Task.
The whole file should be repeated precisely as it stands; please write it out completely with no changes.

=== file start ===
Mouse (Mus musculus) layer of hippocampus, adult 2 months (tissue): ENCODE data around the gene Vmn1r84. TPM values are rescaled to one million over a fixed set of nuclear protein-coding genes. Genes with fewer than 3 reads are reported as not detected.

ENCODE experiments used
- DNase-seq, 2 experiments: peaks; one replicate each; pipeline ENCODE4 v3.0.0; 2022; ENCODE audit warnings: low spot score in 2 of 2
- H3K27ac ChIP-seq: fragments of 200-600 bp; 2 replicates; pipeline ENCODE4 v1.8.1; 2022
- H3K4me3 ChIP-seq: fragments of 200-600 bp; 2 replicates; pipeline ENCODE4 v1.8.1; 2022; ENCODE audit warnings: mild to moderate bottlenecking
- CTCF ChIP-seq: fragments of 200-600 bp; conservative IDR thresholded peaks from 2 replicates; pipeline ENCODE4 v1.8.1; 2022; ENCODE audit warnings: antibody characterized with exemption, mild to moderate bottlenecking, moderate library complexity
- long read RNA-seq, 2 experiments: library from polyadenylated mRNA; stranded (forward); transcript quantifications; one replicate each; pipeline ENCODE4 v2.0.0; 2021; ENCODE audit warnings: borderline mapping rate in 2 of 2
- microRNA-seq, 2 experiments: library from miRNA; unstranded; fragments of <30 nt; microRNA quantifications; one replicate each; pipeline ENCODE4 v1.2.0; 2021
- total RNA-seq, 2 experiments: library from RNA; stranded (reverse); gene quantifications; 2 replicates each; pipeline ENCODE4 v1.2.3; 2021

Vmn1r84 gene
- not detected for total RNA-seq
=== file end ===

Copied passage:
Mouse (Mus musculus) layer of hippocampus, adult 2 months (tissue): ENCODE data around the gene Vmn1r84. TPM values are rescaled to one million over a fixed set of nuclear protein-coding genes. Genes with fewer than 3 reads are reported as not detected.

ENCODE experiments used
- DNase-seq, 2 experiments: peaks; one replicate each; pipeline ENCODE4 v3.0.0; 2022; ENCODE audit warnings: low spot score in 2 of 2
- H3K27ac ChIP-seq: fragments of 200-600 bp; 2 replicates; pipeline ENCODE4 v1.8.1; 2022
- H3K4me3 ChIP-seq: fragments of 200-600 bp; 2 replicates; pipeline ENCODE4 v1.8.1; 2022; ENCODE audit warnings: mild to moderate bottlenecking
- CTCF ChIP-seq: fragments of 200-600 bp; conservative IDR thresholded peaks from 2 replicates; pipeline ENCODE4 v1.8.1; 2022; ENCODE audit warnings: antibody characterized with exemption, mild to moderate bottlenecking, moderate library complexity
- long read RNA-seq, 2 experiments: library from polyadenylated mRNA; stranded (forward); transcript quantifications; one replicate each; pipeline ENCODE4 v2.0.0; 2021; ENCODE audit warnings: borderline mapping rate in 2 of 2
- microRNA-seq, 2 experiments: library from miRNA; unstranded; fragments of <30 nt; microRNA quantifications; one replicate each; pipeline ENCODE4 v1.2.0; 2021
- total RNA-seq, 2 experiments: library from RNA; stranded (reverse); gene quantifications; 2 replicates each; pipeline ENCODE4 v1.2.3; 2021

Vmn1r84 gene
- not detected for total RNA-seq